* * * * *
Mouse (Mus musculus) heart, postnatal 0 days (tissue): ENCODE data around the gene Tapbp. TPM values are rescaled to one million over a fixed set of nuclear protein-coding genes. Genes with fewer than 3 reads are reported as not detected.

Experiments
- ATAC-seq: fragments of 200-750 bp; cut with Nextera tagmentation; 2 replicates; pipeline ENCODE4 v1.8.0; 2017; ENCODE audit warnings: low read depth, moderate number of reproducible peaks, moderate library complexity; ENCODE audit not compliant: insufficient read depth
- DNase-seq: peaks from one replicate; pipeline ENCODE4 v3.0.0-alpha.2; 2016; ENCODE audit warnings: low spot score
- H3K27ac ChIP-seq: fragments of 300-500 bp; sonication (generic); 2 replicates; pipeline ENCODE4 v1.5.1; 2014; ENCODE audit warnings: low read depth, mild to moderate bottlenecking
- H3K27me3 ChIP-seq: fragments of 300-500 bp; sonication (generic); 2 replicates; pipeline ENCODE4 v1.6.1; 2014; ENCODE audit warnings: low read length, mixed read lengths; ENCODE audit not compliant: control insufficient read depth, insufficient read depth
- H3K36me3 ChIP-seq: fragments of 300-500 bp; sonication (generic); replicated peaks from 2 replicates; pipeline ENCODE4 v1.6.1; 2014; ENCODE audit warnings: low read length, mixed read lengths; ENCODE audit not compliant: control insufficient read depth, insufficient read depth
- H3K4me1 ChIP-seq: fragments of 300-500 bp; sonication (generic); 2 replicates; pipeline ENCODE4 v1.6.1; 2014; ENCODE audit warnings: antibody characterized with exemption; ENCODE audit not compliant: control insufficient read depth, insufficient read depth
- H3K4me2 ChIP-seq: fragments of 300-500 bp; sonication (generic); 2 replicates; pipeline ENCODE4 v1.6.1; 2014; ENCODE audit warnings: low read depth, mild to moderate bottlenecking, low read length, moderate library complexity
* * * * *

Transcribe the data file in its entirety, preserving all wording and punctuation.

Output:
Mouse (Mus musculus) heart, postnatal 0 days (tissue): ENCODE data around the gene Tapbp. TPM values are rescaled to one million over a fixed set of nuclear protein-coding genes. Genes with fewer than 3 reads are reported as not detected.

Experiments
- ATAC-seq: fragments of 200-750 bp; cut with Nextera tagmentation; 2 replicates; pipeline ENCODE4 v1.8.0; 2017; ENCODE audit warnings: low read depth, moderate number of reproducible peaks, moderate library complexity; ENCODE audit not compliant: insufficient read depth
- DNase-seq: peaks from one replicate; pipeline ENCODE4 v3.0.0-alpha.2; 2016; ENCODE audit warnings: low spot score
- H3K27ac ChIP-seq: fragments of 300-500 bp; sonication (generic); 2 replicates; pipeline ENCODE4 v1.5.1; 2014; ENCODE audit warnings: low read depth, mild to moderate bottlenecking
- H3K27me3 ChIP-seq: fragments of 300-500 bp; sonication (generic); 2 replicates; pipeline ENCODE4 v1.6.1; 2014; ENCODE audit warnings: low read length, mixed read lengths; ENCODE audit not compliant: control insufficient read depth, insufficient read depth
- H3K36me3 ChIP-seq: fragments of 300-500 bp; sonication (generic); replicated peaks from 2 replicates; pipeline ENCODE4 v1.6.1; 2014; ENCODE audit warnings: low read length, mixed read lengths; ENCODE audit not compliant: control insufficient read depth, insufficient read depth
- H3K4me1 ChIP-seq: fragments of 300-500 bp; sonication (generic); 2 replicates; pipeline ENCODE4 v1.6.1; 2014; ENCODE audit warnings: antibody characterized with exemption; ENCODE audit not compliant: control insufficient read depth, insufficient read depth
- H3K4me2 ChIP-seq: fragments of 300-500 bp; sonication (generic); 2 replicates; pipeline ENCODE4 v1.6.1; 2014; ENCODE audit warnings: low read depth, mild to moderate bottlenecking, low read length, moderate library complexity